Glossary of Distressed Real Estate – M
Margin – In adjustable rate loans (“ARMs”), an interest rate, usually in the 2% to 3% range (the “margin”), is added to the indexed rate to arrive at the total applicable ARM rate. The margin component of the ARM rate does not adjust – only the indexed portion. So when shopping various ARMs, prospective borrowers should always want to know bothrates, since the margin rate will remain permanent throughout the life of the loan. In some cases, it is better to select a higher indexed rate and lower margin, since the former can drop, but the latter will never rise.
Market Value – Also expressed as “fair market value” or “FMV.” The fair market value is the price a willing, ready and able buyer would pay to a willing, ready, and able seller for a property. Market value assumes that the parties are not operating under any external influences and have adequate time to negotiate. A price paid to a seller in a short sale who is facing an impending foreclosure may not reflect the market value. However, since the current market has a disproportionate number of short sales and bank sales – both of which can be for lower prices – they drive the sale price down, even though they would not normally be regarded as “market value” sales.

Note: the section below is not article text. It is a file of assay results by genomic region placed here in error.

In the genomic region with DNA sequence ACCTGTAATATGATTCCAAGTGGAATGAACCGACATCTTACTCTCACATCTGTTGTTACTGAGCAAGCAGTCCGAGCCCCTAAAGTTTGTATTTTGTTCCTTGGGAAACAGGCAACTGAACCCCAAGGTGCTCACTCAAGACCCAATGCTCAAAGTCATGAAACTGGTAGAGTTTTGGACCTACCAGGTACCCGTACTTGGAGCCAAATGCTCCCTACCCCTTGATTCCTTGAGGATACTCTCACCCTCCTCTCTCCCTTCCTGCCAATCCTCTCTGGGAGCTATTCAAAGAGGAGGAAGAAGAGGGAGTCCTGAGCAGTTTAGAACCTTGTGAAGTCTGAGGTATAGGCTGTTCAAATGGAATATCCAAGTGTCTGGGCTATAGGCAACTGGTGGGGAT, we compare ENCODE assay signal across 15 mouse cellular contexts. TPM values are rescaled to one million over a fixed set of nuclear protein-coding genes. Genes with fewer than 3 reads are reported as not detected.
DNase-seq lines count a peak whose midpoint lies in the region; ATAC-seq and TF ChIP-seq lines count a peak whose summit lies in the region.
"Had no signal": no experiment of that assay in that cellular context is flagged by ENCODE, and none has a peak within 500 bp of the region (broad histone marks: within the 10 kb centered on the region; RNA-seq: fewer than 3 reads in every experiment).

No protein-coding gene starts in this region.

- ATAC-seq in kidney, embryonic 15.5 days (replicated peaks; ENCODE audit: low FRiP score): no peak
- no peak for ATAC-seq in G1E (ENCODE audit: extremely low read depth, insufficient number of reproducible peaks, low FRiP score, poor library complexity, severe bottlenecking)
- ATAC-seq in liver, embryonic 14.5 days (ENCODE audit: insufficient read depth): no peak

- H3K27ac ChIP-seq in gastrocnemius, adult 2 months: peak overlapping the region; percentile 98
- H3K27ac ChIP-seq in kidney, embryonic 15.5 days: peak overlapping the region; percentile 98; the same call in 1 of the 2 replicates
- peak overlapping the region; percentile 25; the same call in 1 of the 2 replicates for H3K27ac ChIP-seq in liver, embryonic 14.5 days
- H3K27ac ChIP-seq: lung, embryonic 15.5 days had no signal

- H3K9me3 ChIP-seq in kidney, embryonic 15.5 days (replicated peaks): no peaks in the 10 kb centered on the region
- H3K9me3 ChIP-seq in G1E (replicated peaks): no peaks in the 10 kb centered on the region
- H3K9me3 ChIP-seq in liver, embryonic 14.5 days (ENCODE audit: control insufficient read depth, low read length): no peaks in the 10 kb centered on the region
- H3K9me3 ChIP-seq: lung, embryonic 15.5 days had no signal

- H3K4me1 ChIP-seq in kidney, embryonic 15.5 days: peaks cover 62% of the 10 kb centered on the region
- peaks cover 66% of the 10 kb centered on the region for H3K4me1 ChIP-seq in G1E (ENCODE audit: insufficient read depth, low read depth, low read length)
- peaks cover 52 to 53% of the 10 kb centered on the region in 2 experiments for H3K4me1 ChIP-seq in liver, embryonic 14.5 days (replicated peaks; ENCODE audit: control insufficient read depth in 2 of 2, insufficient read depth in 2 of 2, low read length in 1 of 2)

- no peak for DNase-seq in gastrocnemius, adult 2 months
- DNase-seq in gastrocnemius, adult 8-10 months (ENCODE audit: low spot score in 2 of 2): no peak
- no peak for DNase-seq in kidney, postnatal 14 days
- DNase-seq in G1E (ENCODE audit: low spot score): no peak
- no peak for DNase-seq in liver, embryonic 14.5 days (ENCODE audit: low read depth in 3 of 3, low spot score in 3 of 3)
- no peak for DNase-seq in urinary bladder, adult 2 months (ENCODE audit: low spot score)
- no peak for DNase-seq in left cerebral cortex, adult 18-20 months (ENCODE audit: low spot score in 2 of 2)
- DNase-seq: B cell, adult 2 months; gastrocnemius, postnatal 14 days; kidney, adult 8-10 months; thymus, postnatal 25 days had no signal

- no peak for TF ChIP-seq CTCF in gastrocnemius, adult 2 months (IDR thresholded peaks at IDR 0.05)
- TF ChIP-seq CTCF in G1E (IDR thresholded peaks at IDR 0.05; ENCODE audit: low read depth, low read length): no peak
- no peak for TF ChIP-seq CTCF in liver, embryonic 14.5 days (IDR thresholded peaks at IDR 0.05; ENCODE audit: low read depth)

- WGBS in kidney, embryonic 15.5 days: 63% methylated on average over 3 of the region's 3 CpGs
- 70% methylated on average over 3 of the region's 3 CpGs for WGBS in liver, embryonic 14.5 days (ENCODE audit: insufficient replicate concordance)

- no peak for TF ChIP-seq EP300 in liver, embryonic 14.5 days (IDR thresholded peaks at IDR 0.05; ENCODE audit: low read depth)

Maturity – The date a loan becomes fully due and payable. The maturity date will be found in the promissory note that accompanies the mortgage or trust deed.
Median Price – A term used to refer to the price of housing that falls into the statistical middle of the total number of homes for sale, or sold, in a certain area. Thus, a “median sale price” of $300,000 means that in a given sampling over a specific period of time, there are an equal number of homes sale above $300,000 as below $300,000.
Mediation – A private and confidential dispute resolution process where the parties use a neutral third person to reach consensus on settlement. The mediator does not make a “ruling” about who is right or wrong, and cannot force the parties to settle. The fact that the parties participated in mediation or that one party refused to do so is not admissible in trial. Commencing on July 11, 2012, Oregon law will require that qualifying banks must first offer mediation to borrowers before the Notice of Sale is sent to them. The Notice of Sale identifies the foreclosure sale date and must precede the sale by at least 120 days. The purpose of the mediation is to find a “foreclosure avoidance measure” such as a short sale, loan modification, refinance, forbearance, deed-in-lieu of foreclosure, or other solution that avoids the foreclosure event.
Merged Credit Report – One issued by a credit reporting company that contains combined information from multiple credit bureaus.